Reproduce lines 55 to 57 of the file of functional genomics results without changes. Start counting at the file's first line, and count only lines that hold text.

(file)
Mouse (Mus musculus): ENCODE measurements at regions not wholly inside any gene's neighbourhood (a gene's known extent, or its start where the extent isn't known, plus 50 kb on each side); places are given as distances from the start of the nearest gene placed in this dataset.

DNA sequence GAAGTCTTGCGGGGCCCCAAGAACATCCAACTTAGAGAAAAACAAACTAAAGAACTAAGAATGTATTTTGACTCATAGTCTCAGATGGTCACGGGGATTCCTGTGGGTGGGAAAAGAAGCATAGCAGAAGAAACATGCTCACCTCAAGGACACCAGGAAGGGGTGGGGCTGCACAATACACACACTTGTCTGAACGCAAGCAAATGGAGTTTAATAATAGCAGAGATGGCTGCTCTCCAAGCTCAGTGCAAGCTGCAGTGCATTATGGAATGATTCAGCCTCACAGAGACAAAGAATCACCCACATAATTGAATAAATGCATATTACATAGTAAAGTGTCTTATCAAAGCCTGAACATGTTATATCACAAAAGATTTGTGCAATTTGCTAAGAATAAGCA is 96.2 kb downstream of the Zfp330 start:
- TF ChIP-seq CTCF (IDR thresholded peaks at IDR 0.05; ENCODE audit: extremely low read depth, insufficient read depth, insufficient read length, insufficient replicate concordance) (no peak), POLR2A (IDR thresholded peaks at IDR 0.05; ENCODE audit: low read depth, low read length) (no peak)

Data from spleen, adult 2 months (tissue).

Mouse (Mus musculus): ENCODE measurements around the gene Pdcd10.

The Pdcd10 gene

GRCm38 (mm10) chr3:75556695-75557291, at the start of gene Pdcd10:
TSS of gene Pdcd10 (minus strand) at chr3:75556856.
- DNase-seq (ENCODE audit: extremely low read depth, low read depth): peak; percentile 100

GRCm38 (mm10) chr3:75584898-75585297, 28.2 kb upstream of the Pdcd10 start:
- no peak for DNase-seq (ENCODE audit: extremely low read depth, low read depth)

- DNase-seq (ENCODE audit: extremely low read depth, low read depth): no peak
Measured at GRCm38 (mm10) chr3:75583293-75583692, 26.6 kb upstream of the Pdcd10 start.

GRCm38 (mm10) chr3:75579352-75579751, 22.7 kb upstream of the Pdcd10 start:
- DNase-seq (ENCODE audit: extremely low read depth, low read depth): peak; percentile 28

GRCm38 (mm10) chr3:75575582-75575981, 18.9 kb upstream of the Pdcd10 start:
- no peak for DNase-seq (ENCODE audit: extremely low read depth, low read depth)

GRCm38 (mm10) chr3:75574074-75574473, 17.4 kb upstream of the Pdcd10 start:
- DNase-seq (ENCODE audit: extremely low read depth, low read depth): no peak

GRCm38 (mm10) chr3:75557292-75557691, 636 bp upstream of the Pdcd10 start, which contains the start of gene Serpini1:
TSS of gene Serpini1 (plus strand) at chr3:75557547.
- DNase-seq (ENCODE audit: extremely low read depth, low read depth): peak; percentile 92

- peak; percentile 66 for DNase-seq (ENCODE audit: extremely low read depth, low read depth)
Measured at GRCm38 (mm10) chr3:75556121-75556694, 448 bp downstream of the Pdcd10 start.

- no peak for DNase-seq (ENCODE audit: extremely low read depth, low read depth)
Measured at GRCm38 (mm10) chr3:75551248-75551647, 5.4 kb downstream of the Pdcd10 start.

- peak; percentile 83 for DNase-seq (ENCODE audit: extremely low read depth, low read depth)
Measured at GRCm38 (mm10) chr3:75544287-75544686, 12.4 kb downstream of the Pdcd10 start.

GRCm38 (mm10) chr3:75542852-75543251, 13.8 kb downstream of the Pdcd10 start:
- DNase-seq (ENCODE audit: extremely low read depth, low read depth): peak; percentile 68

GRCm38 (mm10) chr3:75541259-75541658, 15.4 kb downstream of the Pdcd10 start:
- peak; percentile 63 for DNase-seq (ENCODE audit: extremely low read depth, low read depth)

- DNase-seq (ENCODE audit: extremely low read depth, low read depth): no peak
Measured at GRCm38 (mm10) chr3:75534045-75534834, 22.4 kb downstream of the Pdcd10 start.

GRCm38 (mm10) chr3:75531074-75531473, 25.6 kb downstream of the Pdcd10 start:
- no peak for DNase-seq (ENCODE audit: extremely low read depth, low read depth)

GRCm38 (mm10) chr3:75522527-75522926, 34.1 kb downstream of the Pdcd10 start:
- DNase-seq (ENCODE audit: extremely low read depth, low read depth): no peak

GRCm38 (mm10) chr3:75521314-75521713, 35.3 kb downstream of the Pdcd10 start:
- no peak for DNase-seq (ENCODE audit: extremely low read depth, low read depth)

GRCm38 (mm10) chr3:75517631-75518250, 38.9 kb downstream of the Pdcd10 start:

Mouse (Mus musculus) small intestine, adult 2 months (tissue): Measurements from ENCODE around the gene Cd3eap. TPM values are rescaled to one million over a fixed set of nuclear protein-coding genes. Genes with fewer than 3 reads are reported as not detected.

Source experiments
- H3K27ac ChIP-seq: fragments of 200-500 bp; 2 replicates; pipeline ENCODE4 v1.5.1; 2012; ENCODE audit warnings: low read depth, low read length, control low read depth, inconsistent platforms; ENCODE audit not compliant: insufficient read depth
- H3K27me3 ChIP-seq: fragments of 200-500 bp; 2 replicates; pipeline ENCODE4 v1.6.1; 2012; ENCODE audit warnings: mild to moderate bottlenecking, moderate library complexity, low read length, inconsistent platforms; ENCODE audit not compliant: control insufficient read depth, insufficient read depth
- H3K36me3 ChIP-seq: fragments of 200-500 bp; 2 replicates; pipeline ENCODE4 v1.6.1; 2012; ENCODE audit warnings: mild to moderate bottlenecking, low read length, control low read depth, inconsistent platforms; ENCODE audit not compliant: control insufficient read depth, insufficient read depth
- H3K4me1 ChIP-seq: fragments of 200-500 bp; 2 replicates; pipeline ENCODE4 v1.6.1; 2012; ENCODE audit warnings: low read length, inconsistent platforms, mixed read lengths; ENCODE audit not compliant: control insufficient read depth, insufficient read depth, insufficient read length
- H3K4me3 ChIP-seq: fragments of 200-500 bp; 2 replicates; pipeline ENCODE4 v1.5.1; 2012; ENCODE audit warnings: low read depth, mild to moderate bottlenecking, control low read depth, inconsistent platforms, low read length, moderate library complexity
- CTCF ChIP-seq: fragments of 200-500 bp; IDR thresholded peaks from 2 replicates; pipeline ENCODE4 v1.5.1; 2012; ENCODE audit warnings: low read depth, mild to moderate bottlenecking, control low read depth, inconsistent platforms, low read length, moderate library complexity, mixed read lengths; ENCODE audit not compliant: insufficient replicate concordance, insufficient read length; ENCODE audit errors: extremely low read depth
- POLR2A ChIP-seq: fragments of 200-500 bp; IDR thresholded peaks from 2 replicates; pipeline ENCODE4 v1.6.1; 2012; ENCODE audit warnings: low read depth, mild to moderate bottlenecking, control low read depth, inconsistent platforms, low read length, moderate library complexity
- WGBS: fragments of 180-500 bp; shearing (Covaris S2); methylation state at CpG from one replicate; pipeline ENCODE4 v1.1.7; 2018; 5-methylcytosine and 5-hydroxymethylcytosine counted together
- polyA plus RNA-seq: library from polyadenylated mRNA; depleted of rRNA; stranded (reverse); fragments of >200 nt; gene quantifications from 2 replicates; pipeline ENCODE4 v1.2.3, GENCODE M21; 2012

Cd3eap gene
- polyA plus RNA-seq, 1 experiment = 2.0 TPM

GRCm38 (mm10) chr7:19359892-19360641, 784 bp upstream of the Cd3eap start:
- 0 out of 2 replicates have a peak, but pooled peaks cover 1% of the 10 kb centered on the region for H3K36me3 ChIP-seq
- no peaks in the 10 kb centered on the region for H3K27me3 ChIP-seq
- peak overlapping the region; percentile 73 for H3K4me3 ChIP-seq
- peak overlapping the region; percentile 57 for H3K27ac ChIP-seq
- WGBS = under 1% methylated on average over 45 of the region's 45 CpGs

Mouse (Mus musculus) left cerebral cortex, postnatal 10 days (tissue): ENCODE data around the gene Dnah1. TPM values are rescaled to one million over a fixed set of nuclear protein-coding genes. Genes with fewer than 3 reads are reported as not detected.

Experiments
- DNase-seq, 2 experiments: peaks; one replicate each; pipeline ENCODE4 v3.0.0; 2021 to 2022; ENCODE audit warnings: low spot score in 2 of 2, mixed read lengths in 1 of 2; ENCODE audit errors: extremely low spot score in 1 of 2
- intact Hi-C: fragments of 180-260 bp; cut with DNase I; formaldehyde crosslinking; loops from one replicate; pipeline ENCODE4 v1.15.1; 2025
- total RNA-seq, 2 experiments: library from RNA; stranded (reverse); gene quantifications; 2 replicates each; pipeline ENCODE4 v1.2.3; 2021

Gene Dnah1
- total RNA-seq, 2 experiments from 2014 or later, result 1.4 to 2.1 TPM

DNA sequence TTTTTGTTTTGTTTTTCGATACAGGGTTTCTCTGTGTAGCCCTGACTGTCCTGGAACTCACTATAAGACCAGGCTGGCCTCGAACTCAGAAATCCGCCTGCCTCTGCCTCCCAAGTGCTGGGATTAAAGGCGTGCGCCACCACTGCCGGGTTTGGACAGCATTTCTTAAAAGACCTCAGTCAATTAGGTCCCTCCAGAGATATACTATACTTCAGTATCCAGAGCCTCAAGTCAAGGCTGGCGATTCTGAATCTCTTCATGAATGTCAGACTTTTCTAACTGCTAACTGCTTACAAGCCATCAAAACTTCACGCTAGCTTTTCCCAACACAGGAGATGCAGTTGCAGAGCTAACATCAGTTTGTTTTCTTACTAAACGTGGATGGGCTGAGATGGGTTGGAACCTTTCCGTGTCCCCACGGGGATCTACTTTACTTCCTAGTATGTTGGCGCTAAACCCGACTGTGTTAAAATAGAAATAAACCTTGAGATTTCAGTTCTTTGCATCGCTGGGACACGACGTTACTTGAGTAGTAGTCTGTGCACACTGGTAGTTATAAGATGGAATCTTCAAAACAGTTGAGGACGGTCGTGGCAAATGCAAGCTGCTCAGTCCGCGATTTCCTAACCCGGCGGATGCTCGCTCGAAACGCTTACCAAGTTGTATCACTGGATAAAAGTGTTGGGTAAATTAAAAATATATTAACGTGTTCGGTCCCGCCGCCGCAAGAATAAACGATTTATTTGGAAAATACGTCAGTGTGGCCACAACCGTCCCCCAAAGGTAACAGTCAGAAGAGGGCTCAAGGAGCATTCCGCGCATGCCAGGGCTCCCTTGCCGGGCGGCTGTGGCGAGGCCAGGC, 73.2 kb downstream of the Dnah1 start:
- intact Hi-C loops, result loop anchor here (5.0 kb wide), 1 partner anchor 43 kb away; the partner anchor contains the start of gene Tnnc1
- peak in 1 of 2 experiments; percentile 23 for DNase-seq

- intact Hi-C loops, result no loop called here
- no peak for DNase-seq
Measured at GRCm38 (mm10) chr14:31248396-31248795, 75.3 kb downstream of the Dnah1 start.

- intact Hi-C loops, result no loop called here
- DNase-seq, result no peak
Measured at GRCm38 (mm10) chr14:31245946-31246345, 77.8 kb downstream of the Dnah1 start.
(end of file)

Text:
GRCm38 (mm10) chr7:19359892-19360641, 784 bp upstream of the Cd3eap start:
- 0 out of 2 replicates have a peak, but pooled peaks cover 1% of the 10 kb centered on the region for H3K36me3 ChIP-seq
- no peaks in the 10 kb centered on the region for H3K27me3 ChIP-seq